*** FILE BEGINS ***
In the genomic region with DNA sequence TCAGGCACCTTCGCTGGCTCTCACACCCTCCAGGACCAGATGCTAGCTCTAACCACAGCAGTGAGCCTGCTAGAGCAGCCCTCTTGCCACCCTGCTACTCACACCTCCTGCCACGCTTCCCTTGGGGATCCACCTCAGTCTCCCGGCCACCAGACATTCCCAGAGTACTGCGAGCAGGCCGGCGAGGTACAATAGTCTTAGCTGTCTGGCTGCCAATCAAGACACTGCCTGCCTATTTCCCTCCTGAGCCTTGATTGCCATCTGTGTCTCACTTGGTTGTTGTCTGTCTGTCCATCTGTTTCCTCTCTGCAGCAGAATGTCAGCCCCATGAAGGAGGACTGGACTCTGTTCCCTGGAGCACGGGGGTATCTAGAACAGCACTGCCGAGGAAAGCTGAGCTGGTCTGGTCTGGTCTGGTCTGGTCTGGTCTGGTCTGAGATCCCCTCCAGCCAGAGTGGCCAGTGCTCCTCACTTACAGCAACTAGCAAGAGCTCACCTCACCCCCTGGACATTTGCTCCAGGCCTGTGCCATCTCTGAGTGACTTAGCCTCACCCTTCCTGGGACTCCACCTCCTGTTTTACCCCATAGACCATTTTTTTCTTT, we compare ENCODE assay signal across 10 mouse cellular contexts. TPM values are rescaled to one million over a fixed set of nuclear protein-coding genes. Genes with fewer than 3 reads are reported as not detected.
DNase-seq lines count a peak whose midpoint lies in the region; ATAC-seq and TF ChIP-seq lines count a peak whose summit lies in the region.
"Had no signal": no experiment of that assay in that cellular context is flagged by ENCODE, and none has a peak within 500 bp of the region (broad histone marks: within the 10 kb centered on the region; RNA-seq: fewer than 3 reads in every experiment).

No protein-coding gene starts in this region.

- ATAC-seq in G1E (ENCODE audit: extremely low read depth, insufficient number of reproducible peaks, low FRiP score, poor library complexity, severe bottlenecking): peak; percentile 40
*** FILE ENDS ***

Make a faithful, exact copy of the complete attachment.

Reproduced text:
In the genomic region with DNA sequence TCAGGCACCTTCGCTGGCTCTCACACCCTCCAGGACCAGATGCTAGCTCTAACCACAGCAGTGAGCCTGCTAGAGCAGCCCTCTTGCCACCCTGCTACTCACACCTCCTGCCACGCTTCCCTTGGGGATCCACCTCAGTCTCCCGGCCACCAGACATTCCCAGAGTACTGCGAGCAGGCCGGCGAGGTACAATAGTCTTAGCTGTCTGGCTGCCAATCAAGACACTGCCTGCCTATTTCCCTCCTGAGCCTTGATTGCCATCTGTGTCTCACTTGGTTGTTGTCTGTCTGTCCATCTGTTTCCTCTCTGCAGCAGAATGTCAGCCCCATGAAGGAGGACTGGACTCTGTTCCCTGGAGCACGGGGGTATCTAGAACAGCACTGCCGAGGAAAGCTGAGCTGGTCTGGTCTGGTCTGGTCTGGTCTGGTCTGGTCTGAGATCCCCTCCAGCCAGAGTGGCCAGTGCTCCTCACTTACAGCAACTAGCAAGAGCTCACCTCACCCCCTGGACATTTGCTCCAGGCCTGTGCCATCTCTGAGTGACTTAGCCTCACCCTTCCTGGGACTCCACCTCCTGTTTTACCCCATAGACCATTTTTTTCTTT, we compare ENCODE assay signal across 10 mouse cellular contexts. TPM values are rescaled to one million over a fixed set of nuclear protein-coding genes. Genes with fewer than 3 reads are reported as not detected.
DNase-seq lines count a peak whose midpoint lies in the region; ATAC-seq and TF ChIP-seq lines count a peak whose summit lies in the region.
"Had no signal": no experiment of that assay in that cellular context is flagged by ENCODE, and none has a peak within 500 bp of the region (broad histone marks: within the 10 kb centered on the region; RNA-seq: fewer than 3 reads in every experiment).

No protein-coding gene starts in this region.

- ATAC-seq in G1E (ENCODE audit: extremely low read depth, insufficient number of reproducible peaks, low FRiP score, poor library complexity, severe bottlenecking): peak; percentile 40